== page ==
The following is from the Allegheny County Website As Of March 18, 2020. Complete Information Can Be Found At This Link
Information for Residents
People most at-risk of contracting COVID-19 are those who have traveled to places where the virus is occurring. Other vulnerable groups include the elderly, those with underlying medical conditions and those that are currently sick.
The intent is not to scare people or cause panic. ACHD wants to ensure that it is being honest with the community and being certain that as many people as possible understand the challenge we are all facing, and that we can all play a part in meeting it.
There is still much that is unknown about this virus and the illness it causes, but there are some things we know already. And it is because of those things that we know, that we’re taking action now.
- We know the virus is or will soon be spreading in virtually every community in the US and indeed in the world.
- Given the contagiousness of this virus, we know that it will not slow down on its own until it has infected most people in every community.
- We know that among people who are infected, about 80% will not need any medical attention and will get better on their own.
- However, based on information from other countries, about 20% of those who are infected will need to be hospitalized. Of those hospitalized, about one quarter will need intensive care and breathing support.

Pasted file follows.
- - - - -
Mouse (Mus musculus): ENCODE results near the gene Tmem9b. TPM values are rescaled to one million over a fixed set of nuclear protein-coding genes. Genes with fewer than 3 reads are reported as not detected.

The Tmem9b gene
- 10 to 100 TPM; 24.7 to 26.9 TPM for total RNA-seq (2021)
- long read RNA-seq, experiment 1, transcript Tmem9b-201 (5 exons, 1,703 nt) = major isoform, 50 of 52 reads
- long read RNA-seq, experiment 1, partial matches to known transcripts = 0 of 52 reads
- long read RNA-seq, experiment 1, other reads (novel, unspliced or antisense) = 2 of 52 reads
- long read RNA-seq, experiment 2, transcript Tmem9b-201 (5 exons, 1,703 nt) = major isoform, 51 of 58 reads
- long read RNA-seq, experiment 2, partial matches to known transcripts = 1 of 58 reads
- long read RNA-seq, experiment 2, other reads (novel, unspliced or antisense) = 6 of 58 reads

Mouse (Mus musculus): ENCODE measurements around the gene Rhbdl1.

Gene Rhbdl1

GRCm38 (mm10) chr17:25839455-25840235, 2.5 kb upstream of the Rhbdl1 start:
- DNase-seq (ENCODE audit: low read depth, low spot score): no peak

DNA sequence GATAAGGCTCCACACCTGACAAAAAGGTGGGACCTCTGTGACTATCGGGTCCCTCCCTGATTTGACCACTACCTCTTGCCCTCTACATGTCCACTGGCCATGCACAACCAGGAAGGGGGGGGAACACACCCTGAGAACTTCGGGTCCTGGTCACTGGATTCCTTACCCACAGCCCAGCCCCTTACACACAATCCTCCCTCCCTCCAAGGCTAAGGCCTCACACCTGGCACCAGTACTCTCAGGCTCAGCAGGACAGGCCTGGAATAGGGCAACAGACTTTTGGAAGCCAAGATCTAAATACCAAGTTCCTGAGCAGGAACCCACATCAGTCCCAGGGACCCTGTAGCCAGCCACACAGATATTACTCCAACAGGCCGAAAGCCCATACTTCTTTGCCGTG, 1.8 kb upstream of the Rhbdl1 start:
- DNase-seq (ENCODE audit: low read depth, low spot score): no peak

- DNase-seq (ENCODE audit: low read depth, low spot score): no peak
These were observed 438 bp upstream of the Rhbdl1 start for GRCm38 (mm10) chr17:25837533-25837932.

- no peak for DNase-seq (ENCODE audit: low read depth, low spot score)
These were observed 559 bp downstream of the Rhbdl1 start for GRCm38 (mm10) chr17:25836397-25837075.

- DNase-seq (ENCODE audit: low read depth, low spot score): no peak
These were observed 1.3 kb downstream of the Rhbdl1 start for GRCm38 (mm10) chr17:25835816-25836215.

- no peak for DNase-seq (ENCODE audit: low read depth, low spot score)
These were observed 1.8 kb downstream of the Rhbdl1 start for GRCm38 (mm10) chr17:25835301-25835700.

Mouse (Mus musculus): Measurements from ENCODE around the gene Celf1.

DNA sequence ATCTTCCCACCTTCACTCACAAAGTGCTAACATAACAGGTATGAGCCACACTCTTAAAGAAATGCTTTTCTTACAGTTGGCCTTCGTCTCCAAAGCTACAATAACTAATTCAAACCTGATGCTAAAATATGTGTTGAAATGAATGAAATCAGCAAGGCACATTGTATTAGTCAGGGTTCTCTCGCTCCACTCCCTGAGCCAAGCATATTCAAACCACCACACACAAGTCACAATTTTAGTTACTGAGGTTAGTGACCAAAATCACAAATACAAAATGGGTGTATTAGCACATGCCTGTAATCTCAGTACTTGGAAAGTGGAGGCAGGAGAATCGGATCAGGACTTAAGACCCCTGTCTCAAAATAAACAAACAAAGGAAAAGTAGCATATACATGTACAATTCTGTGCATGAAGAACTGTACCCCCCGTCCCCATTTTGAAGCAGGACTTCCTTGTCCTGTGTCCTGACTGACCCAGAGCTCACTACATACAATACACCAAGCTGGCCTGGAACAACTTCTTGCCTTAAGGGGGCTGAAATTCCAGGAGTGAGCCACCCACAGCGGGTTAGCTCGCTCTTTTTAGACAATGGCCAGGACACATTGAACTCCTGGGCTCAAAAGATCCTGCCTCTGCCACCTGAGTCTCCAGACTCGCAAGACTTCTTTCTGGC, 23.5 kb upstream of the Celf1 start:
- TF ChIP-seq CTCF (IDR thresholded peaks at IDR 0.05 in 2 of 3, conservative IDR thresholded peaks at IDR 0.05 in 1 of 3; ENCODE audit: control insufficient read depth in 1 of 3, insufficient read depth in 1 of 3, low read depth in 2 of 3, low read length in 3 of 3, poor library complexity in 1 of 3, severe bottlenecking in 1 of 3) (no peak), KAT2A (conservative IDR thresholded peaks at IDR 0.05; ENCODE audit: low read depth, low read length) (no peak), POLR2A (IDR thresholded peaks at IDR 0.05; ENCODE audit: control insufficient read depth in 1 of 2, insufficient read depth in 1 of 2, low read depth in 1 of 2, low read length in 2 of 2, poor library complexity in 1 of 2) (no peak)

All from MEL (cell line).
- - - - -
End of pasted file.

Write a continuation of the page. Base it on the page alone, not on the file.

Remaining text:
- When we apply these numbers to the 3 million people who live in southwest Pennsylvania region, we estimate that tens of thousands will need intensive care and breathing support to survive and recover.
- Our world-class hospitals can only handle a very small portion of this number at any one time. This is a very grave situation.
- The best hope we have for averting this catastrophic outcome is to take aggressive action to dramatically slow down the spread of the virus in our community. By slowing down the spread of the virus, the slower rate of spread will allow our hospitals to handle the volume of critically ill patients.
- To slow the spread of the virus, we must take strong, immediate action. We have seen that when strong action was taken late, as happened in Wuhan and Northern Italy, the hospitals got overwhelmed, and people died. We have also seen that taking strong action early, as in South Korea and the rest of China, the death rate is much, much lower.
- Looking at other communities and our own data, Southwestern PA is about 2-3 weeks away from overwhelming our hospitals. As a result, we need to take very strong action immediately to save lives.
This is an unprecedented time in our community. Our region has always been at its best when we work together, and this challenge is no exception. We need everyone to step up and play a part in slowing the spread of COVID-19 in our region. We understand that this may cause hardship for some, and frustration for others, but it’s imperative that we work together to do what’s best for our community.
These steps are recommendations at this time. The state and county are asking businesses and individuals to help us do what is right.